Mt St Helens – the Climb

Just over a week ago, a group of 7 of us climbed to the top of Mt St Helens. It was a wonderfully challenging hike full of amazing landscape diversity.  We began at the Camper’s Bivouac where we camped beneath the starlit skies the night before. We managed to get up and get on trail in a reasonable time. The first couple of miles of the hike are inside the canopy of big fir trees.  The soft pine needle padded trail wound it’s way up gently to the first transition zone.


As we left the canopy of the trees, we begin to walk in to a boulder field. With a quickened breath and a steeper step, we began to slowly climb up one of the boulder fields. There was a lot of stopping and breath taking, and eating. We had the sun over to our right and as we made our way into the boulders, Mt Adams began to shine.


The posts were our guidance system, as often times we couldn’t see past the next set of boulders. Boulders turned into bigger boulders, which turned into even bigger ones piled on top of each other. The climb became steeper and it felt as though we became smaller. The enormity of what we were climbing upon began to sink in as the ledge of the summit was a steep pitch directly up. We were standing on the side of a volcano that had an enormous eruption that occurred in my lifetime. Very cool!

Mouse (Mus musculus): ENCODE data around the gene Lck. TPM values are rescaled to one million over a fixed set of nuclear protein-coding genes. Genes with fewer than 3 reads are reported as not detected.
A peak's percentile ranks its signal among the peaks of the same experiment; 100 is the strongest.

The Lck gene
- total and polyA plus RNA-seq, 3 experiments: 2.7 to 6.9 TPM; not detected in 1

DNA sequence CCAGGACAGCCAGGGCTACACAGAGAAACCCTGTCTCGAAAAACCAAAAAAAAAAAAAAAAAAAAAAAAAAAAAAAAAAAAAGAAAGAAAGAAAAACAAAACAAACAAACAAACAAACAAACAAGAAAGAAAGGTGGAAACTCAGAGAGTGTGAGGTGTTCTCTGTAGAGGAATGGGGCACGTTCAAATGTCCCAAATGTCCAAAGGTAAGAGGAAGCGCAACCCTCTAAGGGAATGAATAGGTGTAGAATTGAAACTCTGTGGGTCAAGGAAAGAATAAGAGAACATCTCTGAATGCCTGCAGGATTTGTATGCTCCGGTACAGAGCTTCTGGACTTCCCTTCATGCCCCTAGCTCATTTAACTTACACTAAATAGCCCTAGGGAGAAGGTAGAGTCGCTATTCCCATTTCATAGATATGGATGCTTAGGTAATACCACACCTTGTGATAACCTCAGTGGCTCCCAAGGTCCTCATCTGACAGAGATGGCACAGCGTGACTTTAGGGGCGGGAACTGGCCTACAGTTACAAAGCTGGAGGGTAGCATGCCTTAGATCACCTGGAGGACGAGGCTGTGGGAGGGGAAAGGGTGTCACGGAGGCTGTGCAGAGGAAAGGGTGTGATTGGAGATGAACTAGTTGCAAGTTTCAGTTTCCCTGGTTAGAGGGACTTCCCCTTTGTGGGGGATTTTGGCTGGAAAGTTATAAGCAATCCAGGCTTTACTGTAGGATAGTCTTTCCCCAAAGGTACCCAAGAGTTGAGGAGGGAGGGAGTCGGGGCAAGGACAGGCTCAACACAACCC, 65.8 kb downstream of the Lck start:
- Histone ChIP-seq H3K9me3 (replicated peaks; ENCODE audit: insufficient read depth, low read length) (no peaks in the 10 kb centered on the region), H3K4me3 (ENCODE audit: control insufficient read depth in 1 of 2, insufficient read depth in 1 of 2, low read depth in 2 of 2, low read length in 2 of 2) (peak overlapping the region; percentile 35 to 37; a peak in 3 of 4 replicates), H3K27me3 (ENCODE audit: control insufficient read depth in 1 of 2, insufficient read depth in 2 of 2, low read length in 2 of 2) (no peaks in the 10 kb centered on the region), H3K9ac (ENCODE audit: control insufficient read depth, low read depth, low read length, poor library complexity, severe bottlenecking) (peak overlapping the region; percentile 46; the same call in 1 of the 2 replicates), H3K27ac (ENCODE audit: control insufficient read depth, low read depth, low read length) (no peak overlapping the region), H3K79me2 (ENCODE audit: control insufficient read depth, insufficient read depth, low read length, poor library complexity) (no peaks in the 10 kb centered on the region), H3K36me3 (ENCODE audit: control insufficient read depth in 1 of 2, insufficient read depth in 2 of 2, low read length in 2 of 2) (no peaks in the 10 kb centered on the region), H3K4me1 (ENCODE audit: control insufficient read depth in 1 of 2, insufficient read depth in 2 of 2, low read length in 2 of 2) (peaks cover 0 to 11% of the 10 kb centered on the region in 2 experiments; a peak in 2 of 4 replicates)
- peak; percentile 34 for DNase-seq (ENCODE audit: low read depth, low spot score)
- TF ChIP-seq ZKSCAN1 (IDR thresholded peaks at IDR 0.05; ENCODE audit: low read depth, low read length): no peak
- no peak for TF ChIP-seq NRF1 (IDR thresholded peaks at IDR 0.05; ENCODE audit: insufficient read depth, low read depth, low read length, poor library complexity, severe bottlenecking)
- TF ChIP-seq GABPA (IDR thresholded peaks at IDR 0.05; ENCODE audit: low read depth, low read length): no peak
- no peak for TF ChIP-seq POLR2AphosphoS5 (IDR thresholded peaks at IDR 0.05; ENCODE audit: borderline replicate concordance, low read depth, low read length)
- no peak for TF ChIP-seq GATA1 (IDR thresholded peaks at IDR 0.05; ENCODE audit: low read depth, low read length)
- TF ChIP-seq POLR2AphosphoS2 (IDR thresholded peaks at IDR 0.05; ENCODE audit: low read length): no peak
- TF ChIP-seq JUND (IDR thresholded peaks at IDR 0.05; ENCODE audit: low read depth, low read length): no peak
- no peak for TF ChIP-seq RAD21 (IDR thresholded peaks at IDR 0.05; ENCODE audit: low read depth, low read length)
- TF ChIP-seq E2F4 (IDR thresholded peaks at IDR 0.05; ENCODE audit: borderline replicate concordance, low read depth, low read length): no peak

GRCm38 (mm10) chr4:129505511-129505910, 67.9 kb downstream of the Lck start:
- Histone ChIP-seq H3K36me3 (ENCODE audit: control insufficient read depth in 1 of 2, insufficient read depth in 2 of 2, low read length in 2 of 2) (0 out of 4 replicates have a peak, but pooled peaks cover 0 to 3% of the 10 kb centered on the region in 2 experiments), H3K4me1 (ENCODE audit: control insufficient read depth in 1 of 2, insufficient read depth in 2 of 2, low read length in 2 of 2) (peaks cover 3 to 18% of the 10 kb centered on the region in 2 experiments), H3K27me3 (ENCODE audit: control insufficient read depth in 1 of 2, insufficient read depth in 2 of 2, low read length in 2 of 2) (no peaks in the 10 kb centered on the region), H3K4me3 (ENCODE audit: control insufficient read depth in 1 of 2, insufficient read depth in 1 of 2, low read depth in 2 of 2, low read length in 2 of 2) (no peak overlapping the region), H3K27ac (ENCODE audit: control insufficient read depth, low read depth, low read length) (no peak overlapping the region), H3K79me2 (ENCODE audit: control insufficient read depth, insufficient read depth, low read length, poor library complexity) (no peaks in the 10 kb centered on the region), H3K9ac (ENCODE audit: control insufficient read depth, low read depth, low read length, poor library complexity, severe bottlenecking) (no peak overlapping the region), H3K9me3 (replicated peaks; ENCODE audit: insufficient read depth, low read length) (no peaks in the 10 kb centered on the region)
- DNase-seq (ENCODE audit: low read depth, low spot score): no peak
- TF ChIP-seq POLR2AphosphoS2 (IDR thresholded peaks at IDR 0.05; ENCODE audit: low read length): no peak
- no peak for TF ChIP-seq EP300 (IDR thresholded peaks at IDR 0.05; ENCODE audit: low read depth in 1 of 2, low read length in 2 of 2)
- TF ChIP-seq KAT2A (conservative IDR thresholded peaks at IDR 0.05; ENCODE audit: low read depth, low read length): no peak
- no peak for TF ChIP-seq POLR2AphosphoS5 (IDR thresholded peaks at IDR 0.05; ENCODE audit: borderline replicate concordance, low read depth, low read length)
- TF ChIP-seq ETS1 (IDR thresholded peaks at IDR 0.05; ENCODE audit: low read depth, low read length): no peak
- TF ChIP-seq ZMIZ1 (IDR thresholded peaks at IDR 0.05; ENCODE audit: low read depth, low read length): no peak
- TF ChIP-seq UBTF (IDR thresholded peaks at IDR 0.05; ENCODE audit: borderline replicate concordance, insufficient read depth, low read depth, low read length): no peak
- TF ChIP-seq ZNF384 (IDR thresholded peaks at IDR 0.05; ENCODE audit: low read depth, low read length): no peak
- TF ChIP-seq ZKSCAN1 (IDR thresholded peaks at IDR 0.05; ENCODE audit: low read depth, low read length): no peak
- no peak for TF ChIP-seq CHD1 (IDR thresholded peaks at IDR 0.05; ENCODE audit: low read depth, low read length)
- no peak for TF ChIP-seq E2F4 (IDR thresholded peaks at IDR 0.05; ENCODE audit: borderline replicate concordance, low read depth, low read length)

The end of the boulder field brought us to a dust hill. It was a steady and steep UP with a very slippery pebble, pomace and dust field.  The top of the mountain was jaw-dropping. We could actually see down into the crater to the newly formed dome, all the way to the other side where I hiked just a few weeks back from Johnston Ridge Observatory.

I took my 40 liter backpack on this hike, mostly to use as a training hike for carrying weight on my shoulders in challenging situations. I thought I did quite well, and I was comfortable.  I could have probably put more weight in it and still been fine.


You do need a permit to climb Mt St Helens. They give out 100/day and you can get them for your day at the beginning of the season, which I highly recommend as attempting to get them on the day of your hike might be impossible.  They are issued first come, first serve. So pick your date, get your permit, and train, train, train!

Happy Hiking!


photo 4


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